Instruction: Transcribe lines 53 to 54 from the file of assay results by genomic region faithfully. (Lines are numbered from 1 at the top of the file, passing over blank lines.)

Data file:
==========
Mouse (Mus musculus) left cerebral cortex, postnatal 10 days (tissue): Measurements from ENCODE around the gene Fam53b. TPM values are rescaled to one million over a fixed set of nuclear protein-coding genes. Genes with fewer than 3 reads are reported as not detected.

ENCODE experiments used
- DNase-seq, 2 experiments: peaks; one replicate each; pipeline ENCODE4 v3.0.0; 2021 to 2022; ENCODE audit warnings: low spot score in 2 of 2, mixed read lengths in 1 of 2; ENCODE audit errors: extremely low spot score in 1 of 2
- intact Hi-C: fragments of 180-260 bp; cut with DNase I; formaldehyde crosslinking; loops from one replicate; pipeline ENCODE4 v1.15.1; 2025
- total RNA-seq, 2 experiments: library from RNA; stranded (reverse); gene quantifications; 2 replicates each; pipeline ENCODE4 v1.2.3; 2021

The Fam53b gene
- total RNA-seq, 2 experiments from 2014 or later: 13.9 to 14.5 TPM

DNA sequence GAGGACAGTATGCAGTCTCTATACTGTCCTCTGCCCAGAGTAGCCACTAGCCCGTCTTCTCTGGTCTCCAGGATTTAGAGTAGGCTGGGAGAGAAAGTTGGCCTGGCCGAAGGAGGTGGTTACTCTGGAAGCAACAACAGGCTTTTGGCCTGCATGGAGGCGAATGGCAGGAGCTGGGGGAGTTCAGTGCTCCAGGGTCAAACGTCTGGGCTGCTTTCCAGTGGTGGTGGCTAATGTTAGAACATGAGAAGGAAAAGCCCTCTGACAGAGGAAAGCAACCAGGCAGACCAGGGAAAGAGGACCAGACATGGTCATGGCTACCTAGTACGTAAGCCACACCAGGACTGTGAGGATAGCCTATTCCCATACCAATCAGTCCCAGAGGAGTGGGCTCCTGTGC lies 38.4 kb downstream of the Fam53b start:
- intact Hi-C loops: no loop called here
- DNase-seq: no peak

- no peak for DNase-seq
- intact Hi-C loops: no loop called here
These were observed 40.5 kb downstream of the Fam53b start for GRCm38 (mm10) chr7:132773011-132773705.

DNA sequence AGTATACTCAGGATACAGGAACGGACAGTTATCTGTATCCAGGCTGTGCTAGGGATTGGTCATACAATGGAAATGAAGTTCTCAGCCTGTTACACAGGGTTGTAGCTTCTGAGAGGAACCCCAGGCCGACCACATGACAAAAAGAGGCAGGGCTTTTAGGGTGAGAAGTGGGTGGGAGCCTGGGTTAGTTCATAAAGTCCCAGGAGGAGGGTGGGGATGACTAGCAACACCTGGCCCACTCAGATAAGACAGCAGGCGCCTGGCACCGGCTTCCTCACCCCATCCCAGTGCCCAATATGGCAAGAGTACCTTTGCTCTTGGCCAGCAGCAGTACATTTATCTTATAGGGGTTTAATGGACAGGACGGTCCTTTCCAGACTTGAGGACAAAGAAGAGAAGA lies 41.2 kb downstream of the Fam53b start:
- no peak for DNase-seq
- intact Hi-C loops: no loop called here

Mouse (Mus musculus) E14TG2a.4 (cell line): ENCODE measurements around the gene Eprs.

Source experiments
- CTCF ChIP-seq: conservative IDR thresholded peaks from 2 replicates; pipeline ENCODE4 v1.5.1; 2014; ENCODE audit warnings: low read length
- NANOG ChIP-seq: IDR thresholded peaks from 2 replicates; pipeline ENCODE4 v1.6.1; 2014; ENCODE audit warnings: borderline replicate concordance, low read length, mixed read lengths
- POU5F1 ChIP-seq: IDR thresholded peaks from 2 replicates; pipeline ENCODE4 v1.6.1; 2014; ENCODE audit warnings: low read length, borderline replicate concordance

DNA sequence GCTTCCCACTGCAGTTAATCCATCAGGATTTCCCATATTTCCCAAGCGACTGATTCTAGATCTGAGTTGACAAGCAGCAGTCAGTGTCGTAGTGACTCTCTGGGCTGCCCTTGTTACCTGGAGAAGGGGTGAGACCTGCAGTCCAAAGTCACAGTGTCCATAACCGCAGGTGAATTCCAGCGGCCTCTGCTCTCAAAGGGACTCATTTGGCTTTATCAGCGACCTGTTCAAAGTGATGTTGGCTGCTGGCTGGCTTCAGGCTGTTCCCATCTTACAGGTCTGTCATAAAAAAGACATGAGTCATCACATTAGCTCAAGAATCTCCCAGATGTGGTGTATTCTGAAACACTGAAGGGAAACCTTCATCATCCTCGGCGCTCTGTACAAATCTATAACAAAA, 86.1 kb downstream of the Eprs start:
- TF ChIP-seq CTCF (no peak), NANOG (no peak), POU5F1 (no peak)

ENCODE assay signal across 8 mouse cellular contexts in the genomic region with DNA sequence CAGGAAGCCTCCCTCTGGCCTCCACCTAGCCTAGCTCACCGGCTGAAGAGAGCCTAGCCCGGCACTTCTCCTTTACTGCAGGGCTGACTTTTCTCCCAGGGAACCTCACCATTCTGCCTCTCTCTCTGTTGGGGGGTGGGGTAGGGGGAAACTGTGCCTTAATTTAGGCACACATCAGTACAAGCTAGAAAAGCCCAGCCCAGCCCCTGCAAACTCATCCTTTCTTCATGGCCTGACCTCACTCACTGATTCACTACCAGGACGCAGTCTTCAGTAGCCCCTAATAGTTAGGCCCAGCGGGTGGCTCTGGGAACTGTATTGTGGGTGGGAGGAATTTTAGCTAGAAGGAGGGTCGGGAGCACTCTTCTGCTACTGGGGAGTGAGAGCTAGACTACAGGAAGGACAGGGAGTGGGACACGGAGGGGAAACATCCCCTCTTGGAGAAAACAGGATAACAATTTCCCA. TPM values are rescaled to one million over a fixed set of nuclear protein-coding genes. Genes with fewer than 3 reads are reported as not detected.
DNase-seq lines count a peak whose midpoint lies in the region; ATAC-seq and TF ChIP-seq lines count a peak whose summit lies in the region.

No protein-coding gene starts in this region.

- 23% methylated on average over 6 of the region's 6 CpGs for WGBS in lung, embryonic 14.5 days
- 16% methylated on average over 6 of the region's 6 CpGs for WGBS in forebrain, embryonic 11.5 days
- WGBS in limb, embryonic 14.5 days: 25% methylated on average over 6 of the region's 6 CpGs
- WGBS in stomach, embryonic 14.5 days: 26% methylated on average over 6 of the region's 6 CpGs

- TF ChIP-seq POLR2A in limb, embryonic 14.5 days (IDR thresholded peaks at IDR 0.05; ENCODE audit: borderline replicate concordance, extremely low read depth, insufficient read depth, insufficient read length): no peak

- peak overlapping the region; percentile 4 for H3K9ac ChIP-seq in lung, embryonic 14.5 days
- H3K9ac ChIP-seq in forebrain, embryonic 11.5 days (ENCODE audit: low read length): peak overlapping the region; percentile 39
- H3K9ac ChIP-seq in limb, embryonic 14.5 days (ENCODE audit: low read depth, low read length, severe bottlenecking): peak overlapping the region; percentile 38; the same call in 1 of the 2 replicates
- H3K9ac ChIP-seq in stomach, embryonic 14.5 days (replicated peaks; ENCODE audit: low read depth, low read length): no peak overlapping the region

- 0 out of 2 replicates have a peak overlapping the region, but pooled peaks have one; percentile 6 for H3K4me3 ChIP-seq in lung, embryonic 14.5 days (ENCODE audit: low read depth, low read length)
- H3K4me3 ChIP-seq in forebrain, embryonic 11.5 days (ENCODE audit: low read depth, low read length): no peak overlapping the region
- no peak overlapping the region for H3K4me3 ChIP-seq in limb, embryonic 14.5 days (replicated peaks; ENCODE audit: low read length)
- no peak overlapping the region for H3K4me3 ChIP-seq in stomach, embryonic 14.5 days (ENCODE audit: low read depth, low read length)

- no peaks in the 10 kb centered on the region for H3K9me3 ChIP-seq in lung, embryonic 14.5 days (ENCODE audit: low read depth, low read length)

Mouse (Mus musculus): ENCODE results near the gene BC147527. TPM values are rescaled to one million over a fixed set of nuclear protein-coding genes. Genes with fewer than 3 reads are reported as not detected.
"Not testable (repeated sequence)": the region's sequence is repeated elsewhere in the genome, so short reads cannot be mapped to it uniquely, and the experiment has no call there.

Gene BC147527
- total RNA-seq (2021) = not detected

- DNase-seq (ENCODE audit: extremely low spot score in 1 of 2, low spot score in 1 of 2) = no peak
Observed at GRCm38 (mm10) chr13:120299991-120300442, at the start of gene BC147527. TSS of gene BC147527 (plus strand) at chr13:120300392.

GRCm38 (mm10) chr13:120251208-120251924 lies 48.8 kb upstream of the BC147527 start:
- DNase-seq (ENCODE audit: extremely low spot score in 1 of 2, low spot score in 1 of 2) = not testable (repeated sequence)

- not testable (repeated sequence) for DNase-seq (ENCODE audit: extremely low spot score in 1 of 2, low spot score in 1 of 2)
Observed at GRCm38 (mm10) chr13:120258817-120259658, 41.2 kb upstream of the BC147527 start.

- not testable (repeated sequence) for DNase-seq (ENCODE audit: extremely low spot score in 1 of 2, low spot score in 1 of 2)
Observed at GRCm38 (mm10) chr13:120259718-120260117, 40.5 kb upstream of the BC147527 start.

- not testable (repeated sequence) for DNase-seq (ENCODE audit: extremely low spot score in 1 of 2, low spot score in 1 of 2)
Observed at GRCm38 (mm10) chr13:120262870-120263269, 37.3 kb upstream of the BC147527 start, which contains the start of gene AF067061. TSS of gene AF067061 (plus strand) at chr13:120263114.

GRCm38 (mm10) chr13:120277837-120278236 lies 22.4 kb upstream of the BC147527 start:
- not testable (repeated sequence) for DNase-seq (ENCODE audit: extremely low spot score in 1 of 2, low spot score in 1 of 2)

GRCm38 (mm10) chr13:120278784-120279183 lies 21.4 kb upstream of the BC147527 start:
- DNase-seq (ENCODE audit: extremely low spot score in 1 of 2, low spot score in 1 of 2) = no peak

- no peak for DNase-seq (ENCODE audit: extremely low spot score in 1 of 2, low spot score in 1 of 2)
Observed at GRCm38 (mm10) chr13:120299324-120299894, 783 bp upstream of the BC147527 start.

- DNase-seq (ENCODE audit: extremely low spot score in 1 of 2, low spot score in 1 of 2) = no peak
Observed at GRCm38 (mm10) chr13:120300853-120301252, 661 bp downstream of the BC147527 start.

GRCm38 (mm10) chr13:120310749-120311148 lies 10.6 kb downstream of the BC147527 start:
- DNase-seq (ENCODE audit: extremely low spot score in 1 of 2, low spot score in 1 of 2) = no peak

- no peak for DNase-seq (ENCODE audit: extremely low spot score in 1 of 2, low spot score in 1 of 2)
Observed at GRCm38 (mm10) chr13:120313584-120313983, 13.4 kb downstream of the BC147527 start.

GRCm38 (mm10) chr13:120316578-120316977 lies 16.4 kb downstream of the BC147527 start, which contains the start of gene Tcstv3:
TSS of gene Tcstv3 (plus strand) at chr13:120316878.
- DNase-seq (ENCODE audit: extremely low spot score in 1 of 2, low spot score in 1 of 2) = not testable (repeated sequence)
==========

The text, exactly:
- not testable (repeated sequence) for DNase-seq (ENCODE audit: extremely low spot score in 1 of 2, low spot score in 1 of 2)
Observed at GRCm38 (mm10) chr13:120262870-120263269, 37.3 kb upstream of the BC147527 start, which contains the start of gene AF067061. TSS of gene AF067061 (plus strand) at chr13:120263114.